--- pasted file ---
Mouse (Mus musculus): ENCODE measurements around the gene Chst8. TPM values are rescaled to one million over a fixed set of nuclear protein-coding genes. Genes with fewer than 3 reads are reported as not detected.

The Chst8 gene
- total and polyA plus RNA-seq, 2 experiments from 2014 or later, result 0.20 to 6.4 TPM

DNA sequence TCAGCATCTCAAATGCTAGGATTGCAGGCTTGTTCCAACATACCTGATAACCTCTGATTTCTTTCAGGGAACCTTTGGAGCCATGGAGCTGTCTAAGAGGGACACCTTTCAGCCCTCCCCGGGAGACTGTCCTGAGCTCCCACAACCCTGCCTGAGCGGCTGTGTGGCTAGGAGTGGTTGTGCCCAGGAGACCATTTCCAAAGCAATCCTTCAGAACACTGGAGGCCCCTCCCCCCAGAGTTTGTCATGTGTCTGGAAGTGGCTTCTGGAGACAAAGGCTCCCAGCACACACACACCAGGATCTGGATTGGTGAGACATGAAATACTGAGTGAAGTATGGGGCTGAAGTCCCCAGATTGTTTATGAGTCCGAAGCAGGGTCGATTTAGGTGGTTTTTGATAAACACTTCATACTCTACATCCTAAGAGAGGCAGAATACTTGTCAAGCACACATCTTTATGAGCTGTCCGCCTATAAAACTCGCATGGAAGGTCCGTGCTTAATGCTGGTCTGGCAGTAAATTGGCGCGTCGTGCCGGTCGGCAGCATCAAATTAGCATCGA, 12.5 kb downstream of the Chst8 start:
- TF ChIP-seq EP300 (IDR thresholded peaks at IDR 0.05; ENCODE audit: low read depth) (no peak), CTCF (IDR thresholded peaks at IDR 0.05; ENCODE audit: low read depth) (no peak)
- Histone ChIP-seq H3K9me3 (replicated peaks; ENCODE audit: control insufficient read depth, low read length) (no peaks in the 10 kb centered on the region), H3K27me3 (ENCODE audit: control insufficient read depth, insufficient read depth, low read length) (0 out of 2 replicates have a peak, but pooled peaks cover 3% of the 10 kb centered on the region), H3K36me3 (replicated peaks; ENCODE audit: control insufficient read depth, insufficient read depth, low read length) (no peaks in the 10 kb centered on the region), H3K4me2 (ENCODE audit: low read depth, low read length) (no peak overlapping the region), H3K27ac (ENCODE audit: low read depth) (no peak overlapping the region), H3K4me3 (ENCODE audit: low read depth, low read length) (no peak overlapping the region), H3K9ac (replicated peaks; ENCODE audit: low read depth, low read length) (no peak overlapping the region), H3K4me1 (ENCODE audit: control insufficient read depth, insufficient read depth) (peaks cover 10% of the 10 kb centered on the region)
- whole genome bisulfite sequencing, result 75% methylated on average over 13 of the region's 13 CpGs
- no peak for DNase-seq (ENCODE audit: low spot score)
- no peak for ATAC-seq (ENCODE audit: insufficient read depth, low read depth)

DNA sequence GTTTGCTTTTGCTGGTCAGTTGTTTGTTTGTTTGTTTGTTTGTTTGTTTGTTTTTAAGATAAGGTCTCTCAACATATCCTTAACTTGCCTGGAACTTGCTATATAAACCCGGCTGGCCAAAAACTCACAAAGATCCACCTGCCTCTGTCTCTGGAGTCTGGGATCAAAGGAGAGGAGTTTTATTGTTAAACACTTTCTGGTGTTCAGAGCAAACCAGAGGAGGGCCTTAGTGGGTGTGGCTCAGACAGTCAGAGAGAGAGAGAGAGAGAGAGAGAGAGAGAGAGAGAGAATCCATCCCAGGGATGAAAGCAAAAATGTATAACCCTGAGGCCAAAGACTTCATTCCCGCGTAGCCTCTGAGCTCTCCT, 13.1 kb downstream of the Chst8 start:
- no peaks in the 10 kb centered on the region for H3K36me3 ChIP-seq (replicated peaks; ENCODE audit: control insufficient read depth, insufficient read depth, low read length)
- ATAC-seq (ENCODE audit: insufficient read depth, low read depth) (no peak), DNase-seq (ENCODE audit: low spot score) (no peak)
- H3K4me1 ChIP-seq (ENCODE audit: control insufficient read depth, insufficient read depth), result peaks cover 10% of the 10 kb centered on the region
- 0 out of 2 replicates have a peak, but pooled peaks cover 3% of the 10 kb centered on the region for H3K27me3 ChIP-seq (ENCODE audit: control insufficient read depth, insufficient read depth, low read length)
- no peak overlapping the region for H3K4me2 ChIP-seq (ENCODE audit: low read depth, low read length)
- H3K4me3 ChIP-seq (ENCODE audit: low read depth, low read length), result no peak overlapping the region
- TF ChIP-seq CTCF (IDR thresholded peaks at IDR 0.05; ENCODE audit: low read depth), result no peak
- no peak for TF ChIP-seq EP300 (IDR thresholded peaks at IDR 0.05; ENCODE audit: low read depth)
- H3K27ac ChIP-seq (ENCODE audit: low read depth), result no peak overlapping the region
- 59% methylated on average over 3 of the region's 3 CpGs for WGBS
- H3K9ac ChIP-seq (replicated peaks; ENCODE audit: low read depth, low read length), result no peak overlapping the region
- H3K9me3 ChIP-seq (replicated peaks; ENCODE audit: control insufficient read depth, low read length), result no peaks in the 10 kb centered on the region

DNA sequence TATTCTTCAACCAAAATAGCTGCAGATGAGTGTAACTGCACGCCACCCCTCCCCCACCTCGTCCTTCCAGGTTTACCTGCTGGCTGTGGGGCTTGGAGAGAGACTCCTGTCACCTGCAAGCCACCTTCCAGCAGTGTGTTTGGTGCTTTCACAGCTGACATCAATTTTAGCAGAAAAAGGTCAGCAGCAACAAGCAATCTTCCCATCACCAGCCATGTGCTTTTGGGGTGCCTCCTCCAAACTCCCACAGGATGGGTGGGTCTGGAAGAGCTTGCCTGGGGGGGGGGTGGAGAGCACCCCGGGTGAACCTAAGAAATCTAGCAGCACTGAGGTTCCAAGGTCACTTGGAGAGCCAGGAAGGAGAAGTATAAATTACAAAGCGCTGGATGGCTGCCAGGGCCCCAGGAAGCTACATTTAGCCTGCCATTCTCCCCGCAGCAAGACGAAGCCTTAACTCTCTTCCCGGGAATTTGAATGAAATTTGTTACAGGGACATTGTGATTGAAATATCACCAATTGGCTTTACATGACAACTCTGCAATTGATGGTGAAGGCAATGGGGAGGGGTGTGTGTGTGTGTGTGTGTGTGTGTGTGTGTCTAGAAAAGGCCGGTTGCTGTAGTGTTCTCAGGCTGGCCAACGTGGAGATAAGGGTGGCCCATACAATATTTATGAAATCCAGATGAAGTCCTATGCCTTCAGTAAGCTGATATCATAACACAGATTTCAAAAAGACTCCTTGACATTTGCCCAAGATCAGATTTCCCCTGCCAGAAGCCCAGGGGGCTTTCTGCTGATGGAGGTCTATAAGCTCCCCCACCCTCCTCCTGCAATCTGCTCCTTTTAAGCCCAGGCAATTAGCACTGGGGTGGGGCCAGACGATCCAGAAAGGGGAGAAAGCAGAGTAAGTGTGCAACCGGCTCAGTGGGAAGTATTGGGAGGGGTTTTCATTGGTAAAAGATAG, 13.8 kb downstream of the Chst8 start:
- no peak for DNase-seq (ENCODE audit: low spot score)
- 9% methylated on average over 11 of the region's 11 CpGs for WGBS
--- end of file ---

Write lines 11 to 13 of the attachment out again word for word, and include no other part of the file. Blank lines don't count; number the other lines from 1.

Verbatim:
- no peaks in the 10 kb centered on the region for H3K36me3 ChIP-seq (replicated peaks; ENCODE audit: control insufficient read depth, insufficient read depth, low read length)
- ATAC-seq (ENCODE audit: insufficient read depth, low read depth) (no peak), DNase-seq (ENCODE audit: low spot score) (no peak)
- H3K4me1 ChIP-seq (ENCODE audit: control insufficient read depth, insufficient read depth), result peaks cover 10% of the 10 kb centered on the region